Strains of war test the allies
By David Charter, Tom Baldwin and Michael Evans
British dismay at US checkpoint killings
The Times, UK - April 02, 2003:
TENSIONS between Britain and the US over the conduct of the Iraq war were growing last night as British commanders voiced their dismay at American soldiers’ heavy-handed tactics.
The strains burst into the open after US troops fired on a civilian vehicle, killing the driver, hours after seven Iraqi women and children were shot dead at a checkpoint. An Apache helicopter was also said to have blown up a lorry, killing 15 members of a single family, yesterday.
Such killings highlighted a series of military and political differences that senior British government sources say are creating “hairline cracks in the relationship”.
The military relationship has been strained by “friendly fire” deaths, an incident in which a Royal Marine commander complained that US troops endangered his men, and the Americans’ general attitude to the Iraqi population.
Politically, the allies have been at odds over the treatment of prisoners of war, plans for postwar Iraq and the Middle East peace process. Britain has also been dismayed by Donald Rumsfeld’s threatening noises towards Iran and Syria.
Monday’s checkpoint shootings were seen as a disaster for the coalition’s efforts to win Iraqi hearts and minds. Asked if they undermined attempts to court the local population, Colonel Chris Vernon, a British army spokesman, replied: “It does indeed, and if you were a civilian watching that you would interpret it in that way.”
The difference in approach was epitomised yesterday when the Royal Marines in four southern Iraqi towns swapped their helmets for berets as a sign of goodwill. American troops wear helmets at all times and checkpoint troops cover their faces with goggles and scarves.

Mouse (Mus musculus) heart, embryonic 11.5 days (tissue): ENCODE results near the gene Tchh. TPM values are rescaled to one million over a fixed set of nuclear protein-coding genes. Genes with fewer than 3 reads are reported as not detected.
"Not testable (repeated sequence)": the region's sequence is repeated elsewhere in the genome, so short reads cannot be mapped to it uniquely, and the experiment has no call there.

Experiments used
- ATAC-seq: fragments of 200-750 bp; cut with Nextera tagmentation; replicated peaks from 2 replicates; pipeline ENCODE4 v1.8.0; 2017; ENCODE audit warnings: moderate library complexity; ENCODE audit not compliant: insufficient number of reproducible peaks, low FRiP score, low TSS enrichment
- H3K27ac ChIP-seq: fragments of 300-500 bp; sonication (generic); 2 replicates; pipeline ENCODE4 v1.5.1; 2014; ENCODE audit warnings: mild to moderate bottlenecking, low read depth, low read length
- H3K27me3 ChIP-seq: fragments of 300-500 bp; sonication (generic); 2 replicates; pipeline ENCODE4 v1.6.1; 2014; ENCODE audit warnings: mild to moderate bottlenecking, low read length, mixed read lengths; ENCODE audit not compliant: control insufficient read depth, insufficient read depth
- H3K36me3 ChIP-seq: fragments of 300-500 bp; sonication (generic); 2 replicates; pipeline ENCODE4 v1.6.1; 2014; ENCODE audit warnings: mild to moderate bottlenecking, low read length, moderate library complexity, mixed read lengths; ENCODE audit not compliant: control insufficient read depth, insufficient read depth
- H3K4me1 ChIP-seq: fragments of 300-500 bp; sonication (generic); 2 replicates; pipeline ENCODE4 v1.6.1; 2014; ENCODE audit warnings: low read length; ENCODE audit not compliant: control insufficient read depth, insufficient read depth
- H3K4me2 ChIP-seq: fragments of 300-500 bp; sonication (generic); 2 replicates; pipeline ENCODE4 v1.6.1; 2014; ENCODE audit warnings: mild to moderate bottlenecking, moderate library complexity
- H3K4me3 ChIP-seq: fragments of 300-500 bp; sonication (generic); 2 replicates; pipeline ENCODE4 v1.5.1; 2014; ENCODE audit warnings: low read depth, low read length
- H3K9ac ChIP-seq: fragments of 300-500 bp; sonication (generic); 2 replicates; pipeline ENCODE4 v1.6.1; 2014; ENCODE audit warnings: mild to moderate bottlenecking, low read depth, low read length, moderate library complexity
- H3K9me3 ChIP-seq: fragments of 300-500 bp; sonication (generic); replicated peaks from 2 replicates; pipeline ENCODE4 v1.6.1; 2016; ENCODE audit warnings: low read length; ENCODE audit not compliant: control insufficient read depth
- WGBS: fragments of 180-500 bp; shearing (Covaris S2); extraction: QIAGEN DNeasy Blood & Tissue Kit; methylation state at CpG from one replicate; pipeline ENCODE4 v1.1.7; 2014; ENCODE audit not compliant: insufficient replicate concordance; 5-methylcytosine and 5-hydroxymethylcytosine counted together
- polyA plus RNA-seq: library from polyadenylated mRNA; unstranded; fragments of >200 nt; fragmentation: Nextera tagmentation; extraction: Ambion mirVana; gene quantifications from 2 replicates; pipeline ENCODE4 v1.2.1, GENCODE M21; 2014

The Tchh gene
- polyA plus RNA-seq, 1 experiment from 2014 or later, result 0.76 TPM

US commanders are also said to have instructed their troops to adopt tougher tactics to weed out militiamen. “Everyone is now seen as a combatant until proven otherwise,” one Pentagon official is reported as saying before Monday’s checkpoint shooting.
British military sources spoke at length about the hard-won experience of UK troops from manning checkpoints and policing in Northern Ireland. “There is no doubt that with that experience, as well as in peace support operations in countries such as Bosnia, Kosovo and Sierra Leone, the British have learnt the art of restraint,” one source said.
“The Americans have got a more blanket approach to things,” said another. “You will never see their Marines wandering around in berets. They still wear hard helmets in Bosnia. You have got to be very careful you do not win the battle and lose the war. We have to be sensitive and we do not want to build up any resentment in the country.”
A senior American officer involved in war planning acknowledged yesterday that the US had misjudged the mood of the Iraqi people. “There is the information/psychological front that we try to push but we are probably not as sophisticated about it as we want to be,” he said. “There is a big cultural difference between the United States and the Arab world that makes it hard.
“Are we getting the message across to the educated people? We are. But to the people that want to be moved by the emotion and believe that there are no good motives and think that the United States are here for oil and only for oil, we have got to get the message across better.”
Tensions between the two countries’ forces had already surfaced after the deaths of three British servicemen in two “friendly fire” incidents after which one survivor accused an American A10 pilot of showing no regard for human life. A Royal Marine commander also accused the Americans of abandoning his men during a joint operation in southern Iraq on the first night of the war.
Further differences have emerged over the treatment of prisoners of war — though government sources said last night that Washington had now promised that all would be given the protection of the Geneva Convention.
But the Middle East is potentially the most divisive issue. Tony Blair has staked huge amounts of political capital to secure President Bush’s reluctant backing for implementing a new “road map” for the peace process to rebuild relations with Arab countries.
A key prime ministerial adviser said yesterday that if Mr Bush failed to fulfil his promises, that would represent a “significant breach which would change things in the future”. He added: “There are always stresses and strains in the structure of this relationship. There is no rift, but we are beginning to see hairline cracks.”